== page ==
Friday, November 07, 2014

The Law of the Plains, chapt. 2 and 3

(This is chapters 2 and 3 of The Law of the Plains. Find the other chapters under that label).

Chapter 2


Yahneequena was an adult according to the Law of the Plains, but at 16 revolutions old, he was still quite young compared to his more seasoned comrades. He knew it was a bad idea to go scouting alone but he felt he needed to prove his comrades that he wasn't a coward. During the last hunt, a kʉtsʉtoya had charged him instead of following the decoys and he had frozen instead of doing what was expected of a hunter, putting everybody in harm's way. He owed his life to the lightning fast reflexes of his war chief, Kanaretah [Ride the Clouds] and since that day he had felt as if everybody thought he was no braver than a puppy dog. Of course, he was mistaken: every sane hunter knew how terrifying it was when something with fangs the length of your arm tried to kill you. Nevertheless he wanted to do something that would clearly prove that he was as courageous as any other hunter of the tribe. So, instead of waking his friend Kʉtsʉteka, he carefully circled around camp and hid behind the tipis, waiting for his mother to be asleep. The thought that transgressing the Law of the Plains was maybe not the best way to prove oneself did not occur to him. Finally, he saw her doze off, it was now or never. He jumped on Wakaree's back and silently, they disappeared in the dusk.

Yahneequena loved the night, despite its many dangers. The noises of the plain were different, muffled, as if all the animals did their best not to wake each other... Which was probably the case. The predators prowled in the shadows, silent and patient, ready to pounce on a lone careless animal. Their preys were equally quiet, doing their best to stay invisible in the darkness, being ever vigilant. Riding by night was far more dangerous than doing so during the day, for obvious reasons. He had to be constantly alert, watching where his horse set foot so as to avoid any holes or burrows while scanning the area for herds of predators that could be a danger to the tribe or for any sign of a weather change that could forebode the dreaded tornadoes that often swept the plains. But his main task was far more important : he had to look for any sign of the mortal enemies of mankind, the dreaded pʉetʉyai [ghosts], which were called morlocks by the people from Gond.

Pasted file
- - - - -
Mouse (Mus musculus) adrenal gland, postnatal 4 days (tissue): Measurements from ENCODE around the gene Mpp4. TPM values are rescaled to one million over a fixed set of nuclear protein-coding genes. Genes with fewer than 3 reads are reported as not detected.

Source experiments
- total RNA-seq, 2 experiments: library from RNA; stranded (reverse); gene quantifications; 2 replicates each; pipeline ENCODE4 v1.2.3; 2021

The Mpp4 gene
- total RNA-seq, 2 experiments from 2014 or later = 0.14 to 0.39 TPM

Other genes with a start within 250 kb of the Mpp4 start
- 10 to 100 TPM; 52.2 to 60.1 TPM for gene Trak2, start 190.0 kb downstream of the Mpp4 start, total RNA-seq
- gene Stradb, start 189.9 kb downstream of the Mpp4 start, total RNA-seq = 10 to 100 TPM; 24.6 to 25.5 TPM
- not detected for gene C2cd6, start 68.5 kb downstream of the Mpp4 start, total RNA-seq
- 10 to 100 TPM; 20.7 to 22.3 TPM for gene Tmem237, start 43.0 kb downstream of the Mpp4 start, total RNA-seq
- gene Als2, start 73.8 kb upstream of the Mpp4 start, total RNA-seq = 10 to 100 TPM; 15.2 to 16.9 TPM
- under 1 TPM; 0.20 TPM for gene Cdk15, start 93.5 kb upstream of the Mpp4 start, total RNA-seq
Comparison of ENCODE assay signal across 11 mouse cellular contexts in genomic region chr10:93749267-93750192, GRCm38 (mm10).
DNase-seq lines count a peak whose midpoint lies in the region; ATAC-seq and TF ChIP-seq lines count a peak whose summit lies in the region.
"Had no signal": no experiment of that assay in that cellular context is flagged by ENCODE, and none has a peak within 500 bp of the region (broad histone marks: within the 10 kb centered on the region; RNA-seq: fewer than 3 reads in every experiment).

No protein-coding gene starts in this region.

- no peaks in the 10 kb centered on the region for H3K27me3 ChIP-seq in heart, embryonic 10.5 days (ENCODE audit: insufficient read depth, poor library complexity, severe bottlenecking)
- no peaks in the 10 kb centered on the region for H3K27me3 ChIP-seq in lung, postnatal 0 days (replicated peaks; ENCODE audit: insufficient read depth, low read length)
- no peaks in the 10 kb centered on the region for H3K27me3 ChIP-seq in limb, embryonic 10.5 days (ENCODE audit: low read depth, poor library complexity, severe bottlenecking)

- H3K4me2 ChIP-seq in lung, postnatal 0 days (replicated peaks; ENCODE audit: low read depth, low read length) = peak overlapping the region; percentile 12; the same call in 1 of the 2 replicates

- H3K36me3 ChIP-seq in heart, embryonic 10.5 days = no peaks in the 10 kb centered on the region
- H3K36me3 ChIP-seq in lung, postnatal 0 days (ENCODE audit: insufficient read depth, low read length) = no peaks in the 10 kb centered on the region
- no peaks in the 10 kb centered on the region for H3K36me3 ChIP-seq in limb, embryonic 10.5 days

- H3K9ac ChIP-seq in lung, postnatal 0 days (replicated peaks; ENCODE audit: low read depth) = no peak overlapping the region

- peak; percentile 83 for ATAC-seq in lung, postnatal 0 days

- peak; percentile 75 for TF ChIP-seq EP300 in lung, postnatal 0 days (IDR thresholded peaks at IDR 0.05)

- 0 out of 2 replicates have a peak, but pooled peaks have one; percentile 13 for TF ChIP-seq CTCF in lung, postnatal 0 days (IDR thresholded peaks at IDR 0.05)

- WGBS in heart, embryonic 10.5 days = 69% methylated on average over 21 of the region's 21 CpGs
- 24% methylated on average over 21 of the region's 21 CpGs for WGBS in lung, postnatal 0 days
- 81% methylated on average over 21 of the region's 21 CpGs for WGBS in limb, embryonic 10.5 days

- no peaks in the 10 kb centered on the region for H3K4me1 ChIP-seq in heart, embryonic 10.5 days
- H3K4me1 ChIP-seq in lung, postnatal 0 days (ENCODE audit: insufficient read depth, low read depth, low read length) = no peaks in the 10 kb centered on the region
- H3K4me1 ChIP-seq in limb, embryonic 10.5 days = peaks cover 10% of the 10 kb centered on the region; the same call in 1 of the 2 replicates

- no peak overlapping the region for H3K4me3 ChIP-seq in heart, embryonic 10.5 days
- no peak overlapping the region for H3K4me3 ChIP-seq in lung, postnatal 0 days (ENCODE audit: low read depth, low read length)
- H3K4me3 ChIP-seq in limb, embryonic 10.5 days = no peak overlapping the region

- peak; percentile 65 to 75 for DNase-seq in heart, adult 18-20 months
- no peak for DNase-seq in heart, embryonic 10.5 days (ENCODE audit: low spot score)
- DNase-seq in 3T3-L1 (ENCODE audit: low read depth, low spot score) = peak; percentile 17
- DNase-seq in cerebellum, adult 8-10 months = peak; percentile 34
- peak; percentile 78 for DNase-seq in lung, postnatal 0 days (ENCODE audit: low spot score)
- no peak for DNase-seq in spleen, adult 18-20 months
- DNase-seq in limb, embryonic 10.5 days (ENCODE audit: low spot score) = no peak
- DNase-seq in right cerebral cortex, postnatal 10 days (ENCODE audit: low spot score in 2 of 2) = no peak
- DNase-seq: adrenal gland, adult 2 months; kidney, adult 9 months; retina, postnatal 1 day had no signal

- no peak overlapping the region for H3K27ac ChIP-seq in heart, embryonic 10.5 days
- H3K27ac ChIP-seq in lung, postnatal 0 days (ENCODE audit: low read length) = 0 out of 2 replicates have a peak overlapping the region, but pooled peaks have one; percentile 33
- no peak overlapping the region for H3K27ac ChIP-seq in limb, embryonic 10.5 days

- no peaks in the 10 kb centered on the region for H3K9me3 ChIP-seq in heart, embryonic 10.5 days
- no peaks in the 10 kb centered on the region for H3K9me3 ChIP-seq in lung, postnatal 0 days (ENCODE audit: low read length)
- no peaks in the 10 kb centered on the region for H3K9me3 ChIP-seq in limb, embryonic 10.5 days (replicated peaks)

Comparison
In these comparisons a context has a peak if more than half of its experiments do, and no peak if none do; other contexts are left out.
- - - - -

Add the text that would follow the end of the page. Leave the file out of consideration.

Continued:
Yahnee repressed a shiver when he thought of the nemesis of the tribes. The shamans' songs said that in a distant past, Tanasipʉetʉyai [KingGhost], the king of the evil spirits, got angry and envious of the Nʉmʉ. In his jealousy and rage, he cursed a tribe from a distant land and turned its people into mad animals that looked only vaguely human. Fueled by rancor and spite, Tanasipʉetʉyai instilled an insane hatred for the Nʉmʉ in the wretched creatures. He made them stronger, faster and more vicious than any other predator. Then, when his wicked deed was done, he sent them to breed and roam the land with one senseless goal: devouring the Nʉmʉ and every other human on the planet.

Because of the ravenous hordes of morlocks that plagued the plains, the duty of the scouts was of an utmost importance: the very life of dozens of persons depended on them. If they spotted a horde, they warned the tribe and then some braves rode out to lead the beasts on a false trail while the others packed the camp and fled. The braves then tried to kill the pʉetʉyai if they could do so without danger for their lives, but this was seldom the case, their enemy was usually far too numerous. The Nʉmʉ were courageous warriors and hunters, but they were not foolish.

Yahnee addressed a prayer to the spirits, asking them for good luck in his task. Fortunately, the Great Spirit had heard the tribes' songs and prayers and had bestowed wondrous Gifts to the Nʉmʉ. Young Yahneequena had inherited the pride of his lineage, the Gift his tribe was named after: the Eyes of the Eagle. Thanks to the faint light of Epimʉa and Ebimʉa, the red and blue moons of Yaghan, he could see as well at night as in broad daylight. More importantly, he could see amazingly far away, many many times the range of a normal person. This gift was a true treasure for his band's survival : it enabled him to detect a pʉetʉyai horde long before the monsters saw him. That's why he had dared to go alone: he felt that thanks to his Gift, he had not jeopardized the security of his people. He was a bit reckless but not foolish.